1. Claudia says:

    Thank you. Truly needed the two posts. I think those details make it difficult to reach writing perfection in a foreign language. It comes naturally in our own because of the reading we have done from an early age, specially in children’s books. Some of your links are quite humourous. Why are “official” teachers so boring? I couldn’t stand the “special classes” I had to take for failing miserably to understand “Hamlet” at first reading. I’m not sure if those quotations marks were needed. Please let me know.

  2. PK says:

    Haha. Beware of “dog”… If a 1970s stand-up comic were to have said that, it would be intended as code for “wife” or “mother-in-law”…

    What a great post, Stan. It’s brightened up my morning. I think the “09″ was probably meant as ’09, but the quotation marks add a delicious air of doubt to proceedings. Can we be sure it’s 2009? I’m not convinced.

  3. Stan says:

    Claudia: I’m glad the posts helped. What you say is true up to a point, but perfection is impossible to attain even in one’s native language, except perhaps by a few great writers. Uncertainty and misuse are rife, not least in everyday notes and signs.

    When it comes to quotation marks, I tend to think that the fewer there are, the better – though of course there is considerable leeway to accommodate different styles and preferences. While none of the marks you used were wrong, I wouldn’t say they were necessary either. By convention the titles of Shakespeare’s plays are usually italicized instead of being enclosed in quotation marks; the same is true of books of the Bible.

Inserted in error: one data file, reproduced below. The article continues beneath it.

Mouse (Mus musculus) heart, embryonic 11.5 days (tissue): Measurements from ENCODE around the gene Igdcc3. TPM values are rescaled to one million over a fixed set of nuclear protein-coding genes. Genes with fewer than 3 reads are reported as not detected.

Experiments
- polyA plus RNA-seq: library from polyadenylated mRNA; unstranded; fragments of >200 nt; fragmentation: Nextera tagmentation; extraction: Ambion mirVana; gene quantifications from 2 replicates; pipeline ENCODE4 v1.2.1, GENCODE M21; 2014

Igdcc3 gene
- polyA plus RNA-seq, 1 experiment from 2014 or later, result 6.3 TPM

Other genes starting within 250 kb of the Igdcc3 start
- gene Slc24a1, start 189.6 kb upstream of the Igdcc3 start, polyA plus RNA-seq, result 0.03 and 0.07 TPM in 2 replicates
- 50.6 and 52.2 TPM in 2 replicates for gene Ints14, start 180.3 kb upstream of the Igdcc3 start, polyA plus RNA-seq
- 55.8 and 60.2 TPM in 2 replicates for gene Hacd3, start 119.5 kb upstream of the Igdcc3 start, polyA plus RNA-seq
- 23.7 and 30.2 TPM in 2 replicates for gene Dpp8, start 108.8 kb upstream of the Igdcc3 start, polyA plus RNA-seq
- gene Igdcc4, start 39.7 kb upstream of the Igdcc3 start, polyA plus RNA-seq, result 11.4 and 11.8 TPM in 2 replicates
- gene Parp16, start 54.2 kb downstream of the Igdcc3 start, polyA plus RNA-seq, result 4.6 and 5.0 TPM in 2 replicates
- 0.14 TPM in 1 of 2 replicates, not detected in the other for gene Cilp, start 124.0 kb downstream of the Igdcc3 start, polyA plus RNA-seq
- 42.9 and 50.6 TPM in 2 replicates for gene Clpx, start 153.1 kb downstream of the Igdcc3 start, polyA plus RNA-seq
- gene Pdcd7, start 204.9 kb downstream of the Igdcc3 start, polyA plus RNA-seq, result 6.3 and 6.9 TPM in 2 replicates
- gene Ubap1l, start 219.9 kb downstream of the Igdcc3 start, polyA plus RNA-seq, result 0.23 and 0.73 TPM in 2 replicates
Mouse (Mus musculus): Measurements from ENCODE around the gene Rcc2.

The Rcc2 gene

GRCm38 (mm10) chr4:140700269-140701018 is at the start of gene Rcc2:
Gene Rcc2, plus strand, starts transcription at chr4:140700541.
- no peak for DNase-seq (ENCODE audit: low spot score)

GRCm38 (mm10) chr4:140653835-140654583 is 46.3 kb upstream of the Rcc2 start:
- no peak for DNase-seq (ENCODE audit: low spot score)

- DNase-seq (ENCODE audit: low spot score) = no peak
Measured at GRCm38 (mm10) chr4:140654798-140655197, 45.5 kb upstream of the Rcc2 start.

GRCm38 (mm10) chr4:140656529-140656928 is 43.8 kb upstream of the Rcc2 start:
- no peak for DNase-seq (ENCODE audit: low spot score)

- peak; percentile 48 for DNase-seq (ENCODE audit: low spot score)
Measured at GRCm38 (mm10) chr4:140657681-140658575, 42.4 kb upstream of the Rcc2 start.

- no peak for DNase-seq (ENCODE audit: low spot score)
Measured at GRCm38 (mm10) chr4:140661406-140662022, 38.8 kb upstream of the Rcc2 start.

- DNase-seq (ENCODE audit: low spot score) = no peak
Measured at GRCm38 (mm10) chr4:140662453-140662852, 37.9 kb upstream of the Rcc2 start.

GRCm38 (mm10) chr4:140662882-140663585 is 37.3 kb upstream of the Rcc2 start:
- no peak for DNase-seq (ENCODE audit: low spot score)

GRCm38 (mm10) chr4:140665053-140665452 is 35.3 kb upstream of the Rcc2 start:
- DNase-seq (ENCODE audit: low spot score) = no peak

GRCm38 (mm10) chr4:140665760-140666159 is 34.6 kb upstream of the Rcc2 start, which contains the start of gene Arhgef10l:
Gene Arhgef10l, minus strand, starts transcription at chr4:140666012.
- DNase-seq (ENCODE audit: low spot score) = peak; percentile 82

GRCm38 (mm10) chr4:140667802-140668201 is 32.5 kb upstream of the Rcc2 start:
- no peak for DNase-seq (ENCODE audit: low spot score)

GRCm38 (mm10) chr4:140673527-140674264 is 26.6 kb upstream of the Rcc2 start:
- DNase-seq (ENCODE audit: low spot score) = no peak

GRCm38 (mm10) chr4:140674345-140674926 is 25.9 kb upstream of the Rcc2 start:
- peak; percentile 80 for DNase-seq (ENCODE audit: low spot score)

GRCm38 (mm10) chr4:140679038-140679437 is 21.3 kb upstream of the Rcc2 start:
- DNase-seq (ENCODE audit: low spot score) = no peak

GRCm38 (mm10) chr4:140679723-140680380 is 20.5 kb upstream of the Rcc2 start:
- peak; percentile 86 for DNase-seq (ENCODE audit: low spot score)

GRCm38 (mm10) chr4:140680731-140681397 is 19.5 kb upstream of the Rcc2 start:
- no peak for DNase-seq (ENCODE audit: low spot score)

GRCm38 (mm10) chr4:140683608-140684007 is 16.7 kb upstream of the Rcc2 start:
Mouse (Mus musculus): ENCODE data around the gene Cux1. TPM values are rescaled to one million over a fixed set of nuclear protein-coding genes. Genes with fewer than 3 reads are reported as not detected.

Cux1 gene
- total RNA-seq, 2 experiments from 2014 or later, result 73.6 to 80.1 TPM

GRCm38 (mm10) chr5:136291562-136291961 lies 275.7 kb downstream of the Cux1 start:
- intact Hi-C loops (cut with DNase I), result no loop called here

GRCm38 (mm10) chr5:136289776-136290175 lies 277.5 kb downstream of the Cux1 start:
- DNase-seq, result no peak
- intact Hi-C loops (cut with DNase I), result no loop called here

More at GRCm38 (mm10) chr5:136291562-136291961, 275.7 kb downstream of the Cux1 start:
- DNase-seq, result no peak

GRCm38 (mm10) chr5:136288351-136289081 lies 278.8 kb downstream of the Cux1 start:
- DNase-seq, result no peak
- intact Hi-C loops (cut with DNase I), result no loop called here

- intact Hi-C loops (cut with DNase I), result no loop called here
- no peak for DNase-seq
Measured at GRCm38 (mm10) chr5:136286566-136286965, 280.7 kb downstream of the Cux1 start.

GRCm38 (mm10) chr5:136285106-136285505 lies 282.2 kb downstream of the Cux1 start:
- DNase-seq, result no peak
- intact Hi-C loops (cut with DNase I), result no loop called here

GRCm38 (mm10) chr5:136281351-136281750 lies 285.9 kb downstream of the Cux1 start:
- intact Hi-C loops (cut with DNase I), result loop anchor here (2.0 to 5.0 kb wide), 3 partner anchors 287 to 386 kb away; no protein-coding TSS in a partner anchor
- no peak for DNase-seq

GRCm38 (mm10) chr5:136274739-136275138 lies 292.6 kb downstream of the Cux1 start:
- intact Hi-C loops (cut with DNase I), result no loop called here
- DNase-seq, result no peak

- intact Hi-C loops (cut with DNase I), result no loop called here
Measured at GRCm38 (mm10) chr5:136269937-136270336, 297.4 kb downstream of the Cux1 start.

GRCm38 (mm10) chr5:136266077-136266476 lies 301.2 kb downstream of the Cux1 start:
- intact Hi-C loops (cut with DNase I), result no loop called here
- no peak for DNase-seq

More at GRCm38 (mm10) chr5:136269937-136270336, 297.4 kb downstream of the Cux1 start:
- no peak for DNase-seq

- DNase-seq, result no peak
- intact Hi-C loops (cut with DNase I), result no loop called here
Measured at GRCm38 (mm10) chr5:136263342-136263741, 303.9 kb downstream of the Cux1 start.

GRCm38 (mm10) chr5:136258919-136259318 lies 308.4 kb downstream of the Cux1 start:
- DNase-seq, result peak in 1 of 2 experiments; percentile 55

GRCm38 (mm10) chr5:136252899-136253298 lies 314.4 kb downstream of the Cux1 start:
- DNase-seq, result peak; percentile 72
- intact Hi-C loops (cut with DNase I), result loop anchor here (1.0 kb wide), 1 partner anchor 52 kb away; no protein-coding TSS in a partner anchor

PK: Glad to have spread some cheer! No doubt ’09 is what was intended, and the ubiquity of that form makes what was chosen all the more mystifying.

    Your theory about the “dog” code casts new light on this sign, though the maleness of its subject has been made explicit. Father-in-law, perhaps?

  4. Lucy says:

    I LOVE misused quotation marks. We “need” more of them.

  5. Stan says:

    “Yes” we “do”.

  6. Lucy says:

    “Hurrah!”

    Of course, in this context, all that we are imparting is just another layer of irony. Yeah, ‘cos that’s exactly what the world “needs” right now. More “irony”.

    Hurrah! (phew)

  7. Stan says:

    You’re right, dammit. And I’ve been waiting years for irony to return to its pre-ironic status, à la Baldrick.

  8. Lucy says:

    That was pleasant.

  9. Sean Jeating says:

    This did ‘really” ! cause the corners of my mouth to start some expeditions to the ear-lobes, and not only ’cause it’s the ’31st” of May!

  10. Lucy says:

    I think he liked it, Stan.

  11. Stan says:

    Sean: Charmingly put, and I’m delighted to hear about the expedition! (I’m also sorry I neglected to reply before now.)

  12. Sean Jeating says:

    Ha, Stan – you make me blushing. Oh dear, all the ‘sorrys’ I have to say once I start trying to catch up with replying to all comments.
    Ah, be it: The night of Bloom’s Day seems ideal to relieve my conscience.

  13. Paul Duane says:

    Yes, “sexy” artificial trees is somehow more puzzling than “sexy artificial trees”, all right.

  14. Stan says: